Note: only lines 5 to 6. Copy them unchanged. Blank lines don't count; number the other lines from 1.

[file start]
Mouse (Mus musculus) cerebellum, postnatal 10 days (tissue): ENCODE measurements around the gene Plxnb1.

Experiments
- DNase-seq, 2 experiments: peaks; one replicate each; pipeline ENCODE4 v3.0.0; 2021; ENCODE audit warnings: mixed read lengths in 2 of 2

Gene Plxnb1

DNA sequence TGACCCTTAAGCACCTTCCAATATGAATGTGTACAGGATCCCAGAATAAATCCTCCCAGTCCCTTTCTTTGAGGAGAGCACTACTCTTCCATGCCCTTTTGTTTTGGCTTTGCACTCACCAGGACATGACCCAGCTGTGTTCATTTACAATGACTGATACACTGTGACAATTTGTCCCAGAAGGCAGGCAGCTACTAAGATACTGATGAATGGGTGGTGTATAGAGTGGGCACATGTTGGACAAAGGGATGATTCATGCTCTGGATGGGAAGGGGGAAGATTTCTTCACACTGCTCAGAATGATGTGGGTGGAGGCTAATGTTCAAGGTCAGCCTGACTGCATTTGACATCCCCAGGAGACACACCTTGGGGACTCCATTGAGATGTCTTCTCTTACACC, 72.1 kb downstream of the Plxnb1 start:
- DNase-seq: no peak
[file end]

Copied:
DNA sequence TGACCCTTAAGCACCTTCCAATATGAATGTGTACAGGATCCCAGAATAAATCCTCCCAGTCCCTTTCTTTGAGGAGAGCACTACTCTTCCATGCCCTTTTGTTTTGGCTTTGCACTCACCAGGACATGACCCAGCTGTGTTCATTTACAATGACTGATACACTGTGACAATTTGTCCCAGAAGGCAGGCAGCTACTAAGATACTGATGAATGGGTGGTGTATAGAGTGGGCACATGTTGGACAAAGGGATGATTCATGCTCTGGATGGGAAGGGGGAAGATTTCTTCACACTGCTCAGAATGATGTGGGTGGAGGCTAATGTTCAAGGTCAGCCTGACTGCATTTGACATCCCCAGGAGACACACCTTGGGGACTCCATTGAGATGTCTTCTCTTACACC, 72.1 kb downstream of the Plxnb1 start:
- DNase-seq: no peak